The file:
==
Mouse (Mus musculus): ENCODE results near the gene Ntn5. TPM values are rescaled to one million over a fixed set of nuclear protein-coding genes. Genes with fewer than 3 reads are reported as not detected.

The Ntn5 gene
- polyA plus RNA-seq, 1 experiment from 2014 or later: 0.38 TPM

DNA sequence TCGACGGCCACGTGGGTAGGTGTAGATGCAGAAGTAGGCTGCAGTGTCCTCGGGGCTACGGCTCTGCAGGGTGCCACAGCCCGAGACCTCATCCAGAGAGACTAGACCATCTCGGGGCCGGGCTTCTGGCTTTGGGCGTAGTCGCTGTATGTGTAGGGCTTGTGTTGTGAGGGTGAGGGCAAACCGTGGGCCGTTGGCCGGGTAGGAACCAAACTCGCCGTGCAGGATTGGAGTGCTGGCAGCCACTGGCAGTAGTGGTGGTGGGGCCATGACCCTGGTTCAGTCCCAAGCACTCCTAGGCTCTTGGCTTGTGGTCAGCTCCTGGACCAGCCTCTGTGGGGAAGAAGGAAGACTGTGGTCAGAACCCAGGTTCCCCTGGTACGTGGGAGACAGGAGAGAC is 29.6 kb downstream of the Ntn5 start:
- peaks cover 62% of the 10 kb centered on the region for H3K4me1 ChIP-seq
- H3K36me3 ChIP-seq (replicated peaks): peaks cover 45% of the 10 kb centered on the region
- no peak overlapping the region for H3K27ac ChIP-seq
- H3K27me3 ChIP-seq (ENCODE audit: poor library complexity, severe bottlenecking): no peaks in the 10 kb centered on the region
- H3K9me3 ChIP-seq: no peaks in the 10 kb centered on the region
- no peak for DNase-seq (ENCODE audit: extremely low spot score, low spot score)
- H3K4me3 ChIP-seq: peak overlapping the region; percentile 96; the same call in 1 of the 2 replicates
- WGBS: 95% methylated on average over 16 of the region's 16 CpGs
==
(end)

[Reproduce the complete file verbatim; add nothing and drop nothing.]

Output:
Mouse (Mus musculus): ENCODE results near the gene Ntn5. TPM values are rescaled to one million over a fixed set of nuclear protein-coding genes. Genes with fewer than 3 reads are reported as not detected.

The Ntn5 gene
- polyA plus RNA-seq, 1 experiment from 2014 or later: 0.38 TPM

DNA sequence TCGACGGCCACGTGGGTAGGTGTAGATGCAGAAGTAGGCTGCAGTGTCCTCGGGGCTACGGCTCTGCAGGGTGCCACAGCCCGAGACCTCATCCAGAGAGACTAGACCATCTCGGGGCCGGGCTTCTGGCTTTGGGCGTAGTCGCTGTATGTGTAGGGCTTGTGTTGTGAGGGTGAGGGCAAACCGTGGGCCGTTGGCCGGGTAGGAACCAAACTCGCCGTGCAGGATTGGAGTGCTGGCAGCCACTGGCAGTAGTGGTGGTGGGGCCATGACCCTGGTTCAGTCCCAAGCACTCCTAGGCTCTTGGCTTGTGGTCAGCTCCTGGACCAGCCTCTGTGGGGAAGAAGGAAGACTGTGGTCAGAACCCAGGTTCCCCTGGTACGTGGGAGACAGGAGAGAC is 29.6 kb downstream of the Ntn5 start:
- peaks cover 62% of the 10 kb centered on the region for H3K4me1 ChIP-seq
- H3K36me3 ChIP-seq (replicated peaks): peaks cover 45% of the 10 kb centered on the region
- no peak overlapping the region for H3K27ac ChIP-seq
- H3K27me3 ChIP-seq (ENCODE audit: poor library complexity, severe bottlenecking): no peaks in the 10 kb centered on the region
- H3K9me3 ChIP-seq: no peaks in the 10 kb centered on the region
- no peak for DNase-seq (ENCODE audit: extremely low spot score, low spot score)
- H3K4me3 ChIP-seq: peak overlapping the region; percentile 96; the same call in 1 of the 2 replicates
- WGBS: 95% methylated on average over 16 of the region's 16 CpGs